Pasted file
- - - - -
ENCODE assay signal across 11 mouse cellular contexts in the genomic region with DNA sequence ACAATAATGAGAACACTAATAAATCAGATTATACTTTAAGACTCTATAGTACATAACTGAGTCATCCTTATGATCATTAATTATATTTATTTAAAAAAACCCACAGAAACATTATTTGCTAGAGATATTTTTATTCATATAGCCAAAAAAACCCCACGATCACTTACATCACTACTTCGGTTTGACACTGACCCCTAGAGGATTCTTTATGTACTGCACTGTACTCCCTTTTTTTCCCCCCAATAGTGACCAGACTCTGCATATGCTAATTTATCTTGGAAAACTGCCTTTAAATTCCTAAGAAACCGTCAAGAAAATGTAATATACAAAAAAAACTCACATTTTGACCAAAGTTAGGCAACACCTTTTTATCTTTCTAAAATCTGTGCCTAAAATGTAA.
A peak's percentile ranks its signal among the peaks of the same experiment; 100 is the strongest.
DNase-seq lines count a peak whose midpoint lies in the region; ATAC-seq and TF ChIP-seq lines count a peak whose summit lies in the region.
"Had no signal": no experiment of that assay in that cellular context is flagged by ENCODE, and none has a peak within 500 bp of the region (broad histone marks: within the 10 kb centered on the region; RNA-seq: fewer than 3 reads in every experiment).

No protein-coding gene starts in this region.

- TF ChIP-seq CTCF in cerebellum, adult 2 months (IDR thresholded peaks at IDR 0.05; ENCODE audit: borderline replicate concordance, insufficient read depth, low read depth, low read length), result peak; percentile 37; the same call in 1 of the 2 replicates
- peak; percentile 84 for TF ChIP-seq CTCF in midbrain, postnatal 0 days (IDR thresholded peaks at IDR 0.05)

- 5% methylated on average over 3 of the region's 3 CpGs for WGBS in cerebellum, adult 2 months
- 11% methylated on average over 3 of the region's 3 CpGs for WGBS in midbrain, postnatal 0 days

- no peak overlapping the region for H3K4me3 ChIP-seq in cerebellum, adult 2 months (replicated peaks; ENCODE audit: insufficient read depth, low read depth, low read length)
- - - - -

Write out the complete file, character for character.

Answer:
ENCODE assay signal across 11 mouse cellular contexts in the genomic region with DNA sequence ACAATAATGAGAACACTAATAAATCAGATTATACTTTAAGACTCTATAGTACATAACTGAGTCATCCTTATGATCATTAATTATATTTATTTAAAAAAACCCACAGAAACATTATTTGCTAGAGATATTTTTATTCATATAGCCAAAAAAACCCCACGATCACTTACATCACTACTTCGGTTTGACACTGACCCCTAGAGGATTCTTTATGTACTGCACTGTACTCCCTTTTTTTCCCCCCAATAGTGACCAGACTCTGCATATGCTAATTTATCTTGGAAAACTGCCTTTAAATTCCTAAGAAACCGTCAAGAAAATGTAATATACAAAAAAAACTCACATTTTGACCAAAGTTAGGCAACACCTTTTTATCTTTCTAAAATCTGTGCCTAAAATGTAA.
A peak's percentile ranks its signal among the peaks of the same experiment; 100 is the strongest.
DNase-seq lines count a peak whose midpoint lies in the region; ATAC-seq and TF ChIP-seq lines count a peak whose summit lies in the region.
"Had no signal": no experiment of that assay in that cellular context is flagged by ENCODE, and none has a peak within 500 bp of the region (broad histone marks: within the 10 kb centered on the region; RNA-seq: fewer than 3 reads in every experiment).

No protein-coding gene starts in this region.

- TF ChIP-seq CTCF in cerebellum, adult 2 months (IDR thresholded peaks at IDR 0.05; ENCODE audit: borderline replicate concordance, insufficient read depth, low read depth, low read length), result peak; percentile 37; the same call in 1 of the 2 replicates
- peak; percentile 84 for TF ChIP-seq CTCF in midbrain, postnatal 0 days (IDR thresholded peaks at IDR 0.05)

- 5% methylated on average over 3 of the region's 3 CpGs for WGBS in cerebellum, adult 2 months
- 11% methylated on average over 3 of the region's 3 CpGs for WGBS in midbrain, postnatal 0 days

- no peak overlapping the region for H3K4me3 ChIP-seq in cerebellum, adult 2 months (replicated peaks; ENCODE audit: insufficient read depth, low read depth, low read length)